Table 1

The relationship between abduction angle and liner wear rate

Abduction angle

Wear rate of polyethylene liner

p value

(mm/year ± SD)

Ceramic-on-polyethylene

 

0.003

40°–45°

0.038 ± 0.003

>45°

0.075 ± 0.037

Metal-on-polyethylene

 

0.007

40°–45°

0.094 ± 0.025

>45°

0.148 ± 0.041

Discussion

Acetabular components in total hip arthroplasty are evaluated for polyethylene wear, which is usually assessed by a radiographic technique. The techniques of Livermore, Charnley, and others were described and validated in the era of the monoblock, all-polyethylene, and cemented acetabular component, and different markers were selected [1725]. The Dorr technique uses the opening face of the acetabular component as the reference and bases its measurements on a single radiograph [16]. Barrack et al. compared different techniques measuring metal-backed polyethylene wear with direct measurement of the retrieved polyethylene inserts in 2001 and found that the strongest correlation existed for the Dorr technique (r = 0.72, p = 0.00022) [25]. Joon Soon Kang et al. [17] modified the Dorr method and showed data comparable to that using the Devane method. This new method estimated the extent of wear to within 13.4%, with a mean error of 0.17 mm. In our study, we chose the Dorr method and combined it with computer assistance. This was a convenient and simple method to measure polyethylene wear rate. The diameter of the 28-mm ball head measured on a computer was at a mean value of about 100 using the CAD software, so the accuracy and precision of measurement were greater compared with traditional manual methods.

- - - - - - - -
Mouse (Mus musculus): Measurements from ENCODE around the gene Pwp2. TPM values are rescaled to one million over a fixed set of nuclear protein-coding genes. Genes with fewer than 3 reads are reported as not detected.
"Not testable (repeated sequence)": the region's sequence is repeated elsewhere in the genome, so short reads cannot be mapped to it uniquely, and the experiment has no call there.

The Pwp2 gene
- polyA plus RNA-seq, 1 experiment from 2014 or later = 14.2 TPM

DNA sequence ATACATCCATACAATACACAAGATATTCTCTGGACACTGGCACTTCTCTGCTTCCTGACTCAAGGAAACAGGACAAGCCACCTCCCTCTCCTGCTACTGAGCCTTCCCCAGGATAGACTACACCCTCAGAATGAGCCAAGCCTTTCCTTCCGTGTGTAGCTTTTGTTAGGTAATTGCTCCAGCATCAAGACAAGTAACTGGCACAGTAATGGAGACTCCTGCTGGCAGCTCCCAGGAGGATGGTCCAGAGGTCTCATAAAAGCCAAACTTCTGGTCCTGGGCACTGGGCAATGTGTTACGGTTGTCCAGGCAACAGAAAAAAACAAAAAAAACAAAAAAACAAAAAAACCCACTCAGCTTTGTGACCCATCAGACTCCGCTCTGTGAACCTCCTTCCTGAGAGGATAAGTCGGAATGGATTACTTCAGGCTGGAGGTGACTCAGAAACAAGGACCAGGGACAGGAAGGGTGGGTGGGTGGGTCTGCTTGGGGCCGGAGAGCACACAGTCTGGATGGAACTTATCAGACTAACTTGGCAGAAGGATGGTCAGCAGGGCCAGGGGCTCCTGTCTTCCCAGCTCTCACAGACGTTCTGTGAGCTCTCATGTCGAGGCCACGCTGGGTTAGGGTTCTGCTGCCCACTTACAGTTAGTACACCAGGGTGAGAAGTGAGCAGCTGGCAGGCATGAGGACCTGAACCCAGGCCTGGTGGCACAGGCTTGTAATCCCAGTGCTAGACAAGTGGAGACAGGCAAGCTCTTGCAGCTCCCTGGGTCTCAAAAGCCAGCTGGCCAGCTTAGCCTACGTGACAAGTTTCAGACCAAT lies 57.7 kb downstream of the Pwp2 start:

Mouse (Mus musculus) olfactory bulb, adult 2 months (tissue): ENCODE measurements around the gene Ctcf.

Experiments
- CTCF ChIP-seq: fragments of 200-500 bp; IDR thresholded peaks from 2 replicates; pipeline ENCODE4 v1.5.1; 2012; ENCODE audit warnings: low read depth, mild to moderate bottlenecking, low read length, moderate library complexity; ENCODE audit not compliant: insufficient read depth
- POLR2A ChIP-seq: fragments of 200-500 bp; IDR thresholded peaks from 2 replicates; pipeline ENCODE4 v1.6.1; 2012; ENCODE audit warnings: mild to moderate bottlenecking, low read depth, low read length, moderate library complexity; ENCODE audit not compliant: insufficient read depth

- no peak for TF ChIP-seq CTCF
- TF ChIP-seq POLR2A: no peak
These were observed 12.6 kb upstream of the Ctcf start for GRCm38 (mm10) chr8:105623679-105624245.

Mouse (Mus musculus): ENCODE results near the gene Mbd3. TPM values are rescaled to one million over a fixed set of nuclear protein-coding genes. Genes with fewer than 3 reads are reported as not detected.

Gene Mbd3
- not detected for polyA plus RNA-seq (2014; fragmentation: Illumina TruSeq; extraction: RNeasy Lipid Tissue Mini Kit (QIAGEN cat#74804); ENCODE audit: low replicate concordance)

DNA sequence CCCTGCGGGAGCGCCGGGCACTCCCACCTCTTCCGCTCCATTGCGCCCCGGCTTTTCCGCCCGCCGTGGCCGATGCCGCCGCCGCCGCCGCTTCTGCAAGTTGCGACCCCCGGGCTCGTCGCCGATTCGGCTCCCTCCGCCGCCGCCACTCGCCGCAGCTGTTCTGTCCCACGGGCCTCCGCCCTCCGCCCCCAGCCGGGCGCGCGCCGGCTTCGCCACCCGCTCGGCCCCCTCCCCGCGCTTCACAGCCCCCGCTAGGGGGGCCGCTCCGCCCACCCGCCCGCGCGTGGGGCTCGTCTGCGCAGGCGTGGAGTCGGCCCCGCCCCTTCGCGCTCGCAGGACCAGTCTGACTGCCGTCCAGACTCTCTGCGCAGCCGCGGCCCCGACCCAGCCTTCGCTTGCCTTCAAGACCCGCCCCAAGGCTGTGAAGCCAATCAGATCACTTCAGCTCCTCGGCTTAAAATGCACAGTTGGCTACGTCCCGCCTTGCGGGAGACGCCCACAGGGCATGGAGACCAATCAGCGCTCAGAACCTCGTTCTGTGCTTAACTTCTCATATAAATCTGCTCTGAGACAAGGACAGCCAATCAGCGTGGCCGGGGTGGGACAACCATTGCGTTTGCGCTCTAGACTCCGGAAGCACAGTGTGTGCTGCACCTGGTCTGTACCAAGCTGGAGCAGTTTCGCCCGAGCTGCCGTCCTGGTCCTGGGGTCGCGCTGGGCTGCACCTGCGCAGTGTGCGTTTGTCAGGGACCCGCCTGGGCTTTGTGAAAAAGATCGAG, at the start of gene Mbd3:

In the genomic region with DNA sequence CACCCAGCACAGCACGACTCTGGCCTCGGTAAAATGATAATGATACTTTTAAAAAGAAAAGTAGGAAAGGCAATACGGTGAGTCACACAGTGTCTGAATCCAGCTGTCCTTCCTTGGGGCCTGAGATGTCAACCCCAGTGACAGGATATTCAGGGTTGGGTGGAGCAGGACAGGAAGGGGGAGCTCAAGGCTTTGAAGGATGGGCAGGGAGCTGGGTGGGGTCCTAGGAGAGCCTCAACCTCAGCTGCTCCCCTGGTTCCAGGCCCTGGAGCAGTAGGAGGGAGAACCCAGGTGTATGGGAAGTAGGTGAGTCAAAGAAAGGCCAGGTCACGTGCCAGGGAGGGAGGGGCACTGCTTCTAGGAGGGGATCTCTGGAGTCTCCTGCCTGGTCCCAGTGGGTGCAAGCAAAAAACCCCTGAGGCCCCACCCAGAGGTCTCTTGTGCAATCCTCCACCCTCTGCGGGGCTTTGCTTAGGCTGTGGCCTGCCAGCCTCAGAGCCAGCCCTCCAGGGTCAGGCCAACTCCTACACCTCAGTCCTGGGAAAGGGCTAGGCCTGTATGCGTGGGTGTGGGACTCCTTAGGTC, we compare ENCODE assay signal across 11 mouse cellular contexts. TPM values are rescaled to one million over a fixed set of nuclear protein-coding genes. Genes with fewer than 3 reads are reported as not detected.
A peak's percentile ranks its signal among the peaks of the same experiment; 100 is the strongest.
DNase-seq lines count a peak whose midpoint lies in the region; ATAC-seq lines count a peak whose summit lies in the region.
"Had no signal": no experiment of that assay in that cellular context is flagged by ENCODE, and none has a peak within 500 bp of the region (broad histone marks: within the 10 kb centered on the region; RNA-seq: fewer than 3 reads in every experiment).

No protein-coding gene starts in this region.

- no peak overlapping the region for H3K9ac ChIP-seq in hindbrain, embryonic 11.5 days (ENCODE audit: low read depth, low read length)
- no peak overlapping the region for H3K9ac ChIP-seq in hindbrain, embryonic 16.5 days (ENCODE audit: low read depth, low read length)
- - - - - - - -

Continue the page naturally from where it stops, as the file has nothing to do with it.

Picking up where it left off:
In our study, all patients had bilateral simultaneous total hip arthroplasty. With the same duration of follow-up, influence of primary diagnosis (?), body weight, and activity on both sides, the two sides were well matched.